An ode to gay t-shirts, from The Oscar Wilde Temple to The Wizard of Oz

As part of her annual zine ‘Gay Tees,’ writer Emily Manning goes through 16 playful and poignant t-shirts and the stories behind them.

Last year, I made a zine called Gay Tees—pictures of great gay t-shirts I saw throughout the year. I photographed them at parties, at protests, and in my bedroom. I had so much fun making the zine, I decided to do another one this year. I intend to publish them annually.

My first zine only featured one vintage tee. On the back, there’s a transcript of former Boston City Councillor David Scondras’s address at the National March on Washington in August, 1987. I think it’s fascinating to see such a searing and poignant text—delivered in the midst of a worsening AIDS crisis—screen printed on the back of a Hanes blank. T-shirts can be radical and playful. They can mean nothing, or everything.

This year, I made an effort to hunt for more vintage gay tees. They are unique artifacts of queer community, celebration, and resilience.

Gay Tees, and two other zines I’ve made, are part of Fredericks & Mae’s group exhibition The Homosexual Objét, which opens on May 17. All three zines will be available at F&M’s beautiful Brooklyn shop throughout Pride Month. Below, I’ve shared the stories of this year’s tees.


According to the Library of Congress, The Wizard of Oz is the most-seen film of all time. It belongs to everyone. Yet it’s so deeply connected to queer culture and history, in surprising and complex ways. For example: the New York Public Library has a vast ACT UP archive, including a series of Wizard of Oz-themed posters which take aim at Rudy Giuliani (Tin Man), Bill Clinton (Cowardly Lion), Newt Gingrich (Wicked Witch of the West), and George Pataki (Scarecrow). Another example is one I learned recently: In the early ‘80s, while investigating homosexuality in the Midwest, Navy intelligence officers learned that gay men referred to themselves as “friends of Dorothy.” However, the officers didn’t understand the phrase’s meaning and connection to The Wizard of Oz. And so: “[The Naval Investigative Service] believed that a woman named Dorothy was at the hub of an enormous ring of military homosexuals in the Chicago area. The NIS prepared to hunt Dorothy down and convince her to give them the names of homosexuals,” Randy Shilts reported in his 1994 book about LGBT people in the US Military. That’s so insane! Erin’s shirt is a 1992 souvenir from the National Museum of American History in Washington, D.C., where the Ruby Slippers have been exhibited continuously since they were anonymously donated in 1979. I had to make it the cover.

The Dyke March

I took these photos of my friends Kindall, Austin, and Masami at last year’s Dyke March. The Dyke March is my favorite Pride event because it is truly a march, not a parade. There are no floats, corporate sponsors, or hierarchy of any kind.


I am a big fan of Marc Hundley’s artwork—particularly his t-shirts. I have given my brother four Marc Hundley tees as birthday gifts over the last seven years, ha! This Christmas, I decided to make my own versions for a few friends. The purple tee was for George, and it commemorates The Oscar Wilde Temple. In 2017, artists McDermott & McGough transformed the Church of the West Village basement into a Victorian-era chapel inspired by Wilde’s visit to America in the 1880s. It was a beautiful and healing space. You could light a votive candle and write someone’s name who died from AIDS-related complications in a large book. I only found out about the Temple on the last day it was open, and so did George. We went separately, but the experience drew us closer together. The grey tee was a gift for Conor, my brother and fellow Peter Hujar fan. I also made a shirt for my friend Dan using phrases from Us Swerve, a performance by Alex Baczynski-Jenkins at the Swiss Institute in 2016. Another, for my friend Stephen, had the first two lines from This Mortal Coil’s “Kangaroo.”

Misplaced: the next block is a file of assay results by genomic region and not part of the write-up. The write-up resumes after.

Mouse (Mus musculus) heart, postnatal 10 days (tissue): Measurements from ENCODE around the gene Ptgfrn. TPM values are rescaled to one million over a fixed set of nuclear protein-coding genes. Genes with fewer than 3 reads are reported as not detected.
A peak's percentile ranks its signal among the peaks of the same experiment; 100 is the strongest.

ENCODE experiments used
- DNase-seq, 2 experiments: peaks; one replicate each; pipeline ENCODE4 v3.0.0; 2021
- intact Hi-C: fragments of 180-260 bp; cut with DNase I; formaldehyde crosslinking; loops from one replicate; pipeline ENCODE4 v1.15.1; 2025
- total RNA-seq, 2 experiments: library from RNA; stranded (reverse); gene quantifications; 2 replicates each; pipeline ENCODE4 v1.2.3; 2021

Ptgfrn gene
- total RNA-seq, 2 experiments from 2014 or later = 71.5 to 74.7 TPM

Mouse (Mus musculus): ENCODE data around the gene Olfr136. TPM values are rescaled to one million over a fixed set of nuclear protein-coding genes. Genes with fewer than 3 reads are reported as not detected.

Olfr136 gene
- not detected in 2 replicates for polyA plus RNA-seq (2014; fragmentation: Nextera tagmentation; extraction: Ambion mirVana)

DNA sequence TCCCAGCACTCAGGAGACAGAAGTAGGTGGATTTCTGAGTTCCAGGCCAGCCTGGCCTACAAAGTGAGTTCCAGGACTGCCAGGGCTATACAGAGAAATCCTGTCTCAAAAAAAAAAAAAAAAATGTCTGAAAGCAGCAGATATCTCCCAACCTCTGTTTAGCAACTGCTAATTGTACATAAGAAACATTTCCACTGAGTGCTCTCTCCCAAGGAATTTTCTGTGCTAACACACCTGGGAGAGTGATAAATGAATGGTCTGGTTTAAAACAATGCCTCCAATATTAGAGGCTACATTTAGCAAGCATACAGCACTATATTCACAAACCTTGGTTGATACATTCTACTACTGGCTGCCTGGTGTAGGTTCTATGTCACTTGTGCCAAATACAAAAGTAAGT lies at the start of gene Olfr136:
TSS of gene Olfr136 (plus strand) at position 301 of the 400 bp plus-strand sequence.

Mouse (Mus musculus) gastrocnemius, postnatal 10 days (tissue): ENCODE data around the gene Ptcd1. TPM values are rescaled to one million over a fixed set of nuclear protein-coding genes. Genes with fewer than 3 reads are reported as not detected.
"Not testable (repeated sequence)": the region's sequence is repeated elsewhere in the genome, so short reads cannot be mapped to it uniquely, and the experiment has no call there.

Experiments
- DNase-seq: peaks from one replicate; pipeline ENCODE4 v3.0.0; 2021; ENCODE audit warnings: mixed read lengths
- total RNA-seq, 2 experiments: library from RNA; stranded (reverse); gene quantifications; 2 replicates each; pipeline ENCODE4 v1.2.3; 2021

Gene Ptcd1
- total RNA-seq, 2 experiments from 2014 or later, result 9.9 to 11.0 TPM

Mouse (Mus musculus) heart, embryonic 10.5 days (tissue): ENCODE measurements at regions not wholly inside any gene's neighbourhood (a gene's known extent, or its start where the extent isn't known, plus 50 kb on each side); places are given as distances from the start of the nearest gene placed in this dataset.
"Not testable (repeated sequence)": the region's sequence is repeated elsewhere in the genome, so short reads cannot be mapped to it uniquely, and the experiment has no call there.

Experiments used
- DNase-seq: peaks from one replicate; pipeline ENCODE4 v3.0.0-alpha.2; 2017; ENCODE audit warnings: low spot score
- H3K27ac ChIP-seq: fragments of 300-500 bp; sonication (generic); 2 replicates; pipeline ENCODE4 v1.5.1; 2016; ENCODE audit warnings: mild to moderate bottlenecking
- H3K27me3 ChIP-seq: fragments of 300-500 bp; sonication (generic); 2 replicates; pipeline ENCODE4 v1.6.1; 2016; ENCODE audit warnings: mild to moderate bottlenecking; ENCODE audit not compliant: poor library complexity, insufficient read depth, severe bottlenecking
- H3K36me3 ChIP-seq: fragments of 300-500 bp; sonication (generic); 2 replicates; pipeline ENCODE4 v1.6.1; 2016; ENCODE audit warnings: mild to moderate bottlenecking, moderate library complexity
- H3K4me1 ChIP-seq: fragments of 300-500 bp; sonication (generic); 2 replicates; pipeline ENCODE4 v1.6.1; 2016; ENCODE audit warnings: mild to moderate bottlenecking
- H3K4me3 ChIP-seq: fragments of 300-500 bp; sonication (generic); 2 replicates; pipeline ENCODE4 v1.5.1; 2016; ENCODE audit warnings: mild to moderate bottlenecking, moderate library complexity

Tea Dance / Julius

Left: Here’s Kindall and Kate dancing at the Boatslip Resort’s legendary Tea Dance in Provincetown last summer. I was born and raised on Cape Cod, so Provincetown has always been a special and affirming place for me, my family and friends. It’s so much fun to bring my New York pals and show them around. I actually have another version of Kate’s t-shirt myself—my skeleton is wearing a top hat and bowtie!

Right: Julius is my favorite bar in New York. I have taken so many photos inside, I will probably do some kind of zine or show. My boss got me this tee for my birthday. Sometimes, when I am there with my friend Stephen, my favorite bartender greets us by saying, “Welcome home.” It means the world to me.


Left: This was taken at one of J.D. Samson’s great PAT parties. Easily the best Black Flag bootleg I’ve ever seen.

Right: Alex has an incredible collection of everything, but his t-shirts are especially fire. He used to man the Procell shop on the weekends, so he may very well have sold you one of your own best tees.


Left: This is the most recent gay tee I purchased on eBay. That was my face when the seller accepted my $20 offer.

Right: Erin used to live in Chelsea and got this tee at one of the gay sex shops on 8th Ave. She swears that’s the best place to get Tom of Finland tees.

Stonewall 25

Simone on her roof in my Stonewall 25 t-shirt, on the eve of Stonewall 50, sums it all up for me. I will be donating all proceeds of this zine to SAGE, the nation’s largest organization working to improve the lives of LGBT+ seniors. SAGE has five centers in New York City, and is opening inclusive affordable housing developments this year. This zine is a small thank you to people who paved the way!